WASHINGTON — A new study released Feb. 16 by the Pew Research Center on Black religiosity in the United States shows that Black Catholics are less religiously oriented than their Protestant counterparts.
However the study found that Black Americans are more religious than the American public as a whole.
Higher percentages of Blacks believe in God or a higher power, say evil spirits can do harm, hold that religion is very important to them, say that opposing racism is essential to their faith, and believe that Black Muslim organizations have contributed to help Blacks move toward racial equality.
“What’s interesting here is Black Catholics, compared to Black Protestants, by a whole host of measures, they’re less religious,” said Besheer Mohamed, a Pew senior researcher who helped guide the study from start to finish over nearly three years. “They’re less likely to say religion is important to them, less likely to attend religious services, for a whole host of (reasons) — with a couple of exceptions — Black Catholics look less religious than Black Protestants.”
Only 27% of Black Catholics said they go to church weekly or more often — less than half of Black Protestants who say they go to a Black church — while another 27% also said they go just a go a few times a year. Thirteen percent said they go one or twice a month, and 32% said they go seldom or never.
Among Blacks who identify with a religion, “Protestants (73%) are more likely than Catholics (49%) to say religion is very important to them,” said the study, titled “Faith Among Black Americans.”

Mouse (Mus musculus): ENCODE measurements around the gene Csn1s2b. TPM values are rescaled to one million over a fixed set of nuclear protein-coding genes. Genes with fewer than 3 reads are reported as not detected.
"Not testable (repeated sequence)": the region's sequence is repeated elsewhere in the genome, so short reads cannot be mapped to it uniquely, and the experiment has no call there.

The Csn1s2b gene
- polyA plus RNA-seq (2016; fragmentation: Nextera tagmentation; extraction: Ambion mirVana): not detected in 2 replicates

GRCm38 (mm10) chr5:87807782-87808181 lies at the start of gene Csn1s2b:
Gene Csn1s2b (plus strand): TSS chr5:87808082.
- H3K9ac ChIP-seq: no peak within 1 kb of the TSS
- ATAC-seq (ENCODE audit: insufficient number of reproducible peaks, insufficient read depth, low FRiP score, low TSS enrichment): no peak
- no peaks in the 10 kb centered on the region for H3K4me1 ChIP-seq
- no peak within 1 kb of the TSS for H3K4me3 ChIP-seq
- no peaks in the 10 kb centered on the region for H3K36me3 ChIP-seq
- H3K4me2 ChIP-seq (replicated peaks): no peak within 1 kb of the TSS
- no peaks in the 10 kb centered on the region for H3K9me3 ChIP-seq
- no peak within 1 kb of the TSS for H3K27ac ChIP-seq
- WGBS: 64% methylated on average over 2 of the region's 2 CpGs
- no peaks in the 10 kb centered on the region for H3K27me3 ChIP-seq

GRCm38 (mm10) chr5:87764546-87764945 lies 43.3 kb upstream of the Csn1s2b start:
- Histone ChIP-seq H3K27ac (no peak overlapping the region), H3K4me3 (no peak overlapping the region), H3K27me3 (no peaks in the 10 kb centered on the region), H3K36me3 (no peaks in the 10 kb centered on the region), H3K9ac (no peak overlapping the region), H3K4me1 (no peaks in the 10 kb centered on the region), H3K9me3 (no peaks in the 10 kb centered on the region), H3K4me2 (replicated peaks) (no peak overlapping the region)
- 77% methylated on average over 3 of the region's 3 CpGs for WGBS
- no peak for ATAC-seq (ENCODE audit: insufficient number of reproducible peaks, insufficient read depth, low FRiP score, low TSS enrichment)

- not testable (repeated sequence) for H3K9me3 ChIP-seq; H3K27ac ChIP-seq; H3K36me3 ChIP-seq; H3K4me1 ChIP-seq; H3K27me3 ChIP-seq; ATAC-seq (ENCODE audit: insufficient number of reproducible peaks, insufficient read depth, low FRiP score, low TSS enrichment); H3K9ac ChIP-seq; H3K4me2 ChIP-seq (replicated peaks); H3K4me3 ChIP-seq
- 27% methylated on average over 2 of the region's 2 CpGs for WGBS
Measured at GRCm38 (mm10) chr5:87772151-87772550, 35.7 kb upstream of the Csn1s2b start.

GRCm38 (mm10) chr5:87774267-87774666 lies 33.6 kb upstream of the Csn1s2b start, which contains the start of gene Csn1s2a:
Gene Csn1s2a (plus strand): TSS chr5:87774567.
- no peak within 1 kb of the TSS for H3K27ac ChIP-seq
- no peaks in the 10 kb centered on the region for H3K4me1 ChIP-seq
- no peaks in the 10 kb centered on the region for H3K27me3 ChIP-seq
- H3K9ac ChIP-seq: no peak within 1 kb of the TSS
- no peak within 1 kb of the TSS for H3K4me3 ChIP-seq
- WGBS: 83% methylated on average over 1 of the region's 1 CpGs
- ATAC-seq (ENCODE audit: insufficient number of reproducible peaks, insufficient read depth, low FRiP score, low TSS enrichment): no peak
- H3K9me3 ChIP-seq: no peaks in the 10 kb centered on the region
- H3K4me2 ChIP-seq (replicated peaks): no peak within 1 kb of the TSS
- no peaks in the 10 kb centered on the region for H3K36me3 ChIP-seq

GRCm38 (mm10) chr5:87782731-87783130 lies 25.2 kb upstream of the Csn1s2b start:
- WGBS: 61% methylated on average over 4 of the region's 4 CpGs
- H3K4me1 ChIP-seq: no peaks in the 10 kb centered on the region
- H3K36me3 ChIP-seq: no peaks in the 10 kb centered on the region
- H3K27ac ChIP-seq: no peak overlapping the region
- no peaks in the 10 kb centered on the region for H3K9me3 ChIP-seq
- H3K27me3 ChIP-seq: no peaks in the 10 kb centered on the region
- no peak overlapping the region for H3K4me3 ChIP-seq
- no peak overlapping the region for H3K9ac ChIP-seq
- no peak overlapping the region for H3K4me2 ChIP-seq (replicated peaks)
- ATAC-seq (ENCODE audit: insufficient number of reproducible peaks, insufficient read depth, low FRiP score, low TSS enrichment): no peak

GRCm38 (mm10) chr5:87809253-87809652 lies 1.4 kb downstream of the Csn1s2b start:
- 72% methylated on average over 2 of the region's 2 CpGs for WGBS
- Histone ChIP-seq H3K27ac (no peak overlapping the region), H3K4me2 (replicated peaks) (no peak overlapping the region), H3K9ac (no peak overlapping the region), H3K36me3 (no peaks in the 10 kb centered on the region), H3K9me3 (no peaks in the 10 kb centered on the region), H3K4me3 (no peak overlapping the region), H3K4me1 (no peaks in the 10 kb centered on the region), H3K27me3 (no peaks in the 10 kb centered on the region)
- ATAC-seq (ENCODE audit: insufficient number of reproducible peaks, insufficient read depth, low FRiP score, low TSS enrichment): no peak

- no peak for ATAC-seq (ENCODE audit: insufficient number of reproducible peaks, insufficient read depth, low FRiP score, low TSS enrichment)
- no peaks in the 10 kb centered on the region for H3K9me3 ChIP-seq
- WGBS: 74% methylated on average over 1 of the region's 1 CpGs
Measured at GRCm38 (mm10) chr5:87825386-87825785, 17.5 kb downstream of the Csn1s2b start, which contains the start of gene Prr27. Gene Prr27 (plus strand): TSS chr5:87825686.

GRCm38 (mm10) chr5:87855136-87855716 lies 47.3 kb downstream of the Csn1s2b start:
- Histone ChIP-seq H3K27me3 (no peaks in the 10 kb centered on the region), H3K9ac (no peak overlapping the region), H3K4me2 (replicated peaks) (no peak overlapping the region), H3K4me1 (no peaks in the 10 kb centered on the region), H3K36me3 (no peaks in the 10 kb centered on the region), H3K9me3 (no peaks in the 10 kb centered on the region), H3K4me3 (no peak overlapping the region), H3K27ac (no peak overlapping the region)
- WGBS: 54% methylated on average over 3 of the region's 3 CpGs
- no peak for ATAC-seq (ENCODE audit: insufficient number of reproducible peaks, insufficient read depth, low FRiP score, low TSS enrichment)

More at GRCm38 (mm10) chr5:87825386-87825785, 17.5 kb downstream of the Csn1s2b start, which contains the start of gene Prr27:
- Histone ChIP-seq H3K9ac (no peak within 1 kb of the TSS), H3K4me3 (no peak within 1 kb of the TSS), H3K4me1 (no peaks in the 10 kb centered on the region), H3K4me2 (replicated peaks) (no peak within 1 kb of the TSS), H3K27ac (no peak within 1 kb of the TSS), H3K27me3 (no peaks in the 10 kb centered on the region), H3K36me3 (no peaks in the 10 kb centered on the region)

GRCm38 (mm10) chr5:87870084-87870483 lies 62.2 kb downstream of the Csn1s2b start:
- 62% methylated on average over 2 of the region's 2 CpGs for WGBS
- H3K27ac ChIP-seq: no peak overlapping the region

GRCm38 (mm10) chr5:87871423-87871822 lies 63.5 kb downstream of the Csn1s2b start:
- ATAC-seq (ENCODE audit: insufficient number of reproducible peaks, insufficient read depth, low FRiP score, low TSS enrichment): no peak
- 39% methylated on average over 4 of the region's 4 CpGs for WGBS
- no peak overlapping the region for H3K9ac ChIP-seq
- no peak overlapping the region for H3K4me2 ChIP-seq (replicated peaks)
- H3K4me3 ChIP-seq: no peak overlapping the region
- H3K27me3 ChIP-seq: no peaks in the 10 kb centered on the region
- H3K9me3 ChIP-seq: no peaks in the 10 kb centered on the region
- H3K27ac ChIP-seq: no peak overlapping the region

About half again as many U.S. Blacks in general read Scripture regularly compared to Black Catholics, although the numbers narrow significantly when compared to churchgoing Black Catholics, defined as those going to church at least a few times a year. Pew said 26% of Black Catholics said they read Scripture at least weekly, while 18% said they do so a few times a month, with the remainder doing Scripture reading seldom or never.
Fifty-four percent of Black adults who were raised Catholic still identify as such today; the remainder are mostly Protestant, 24%, or religiously unaffiliated, 19%. By contrast, 81% of Black Protestants still identify as such; only 1% of them now identify as Catholic.
The Pew survey showed that 6% of U.S. Blacks identify as Catholic. However, determining precisely where that fits among all denominations proved frustrating for Pew, with many respondents giving unspecific denominations such as “Baptist” or “Protestant/Christian.”
Most of the survey was conducted before the coronavirus pandemic took hold of the United States last March, forcing many religious services into an online-only mode.
Pew interviewed 8,660 Black adults, most online, but some were mailed surveys. The margin of error, according to Mohamed, for the entire survey cohort is plus or minus 1.5 percentage points; for Black Catholics, six percentage points; and for churchgoing Black Catholics, 7 percentage points.
Read the report at www.pewforum.org/2021/02/16/faith-among-black-americans/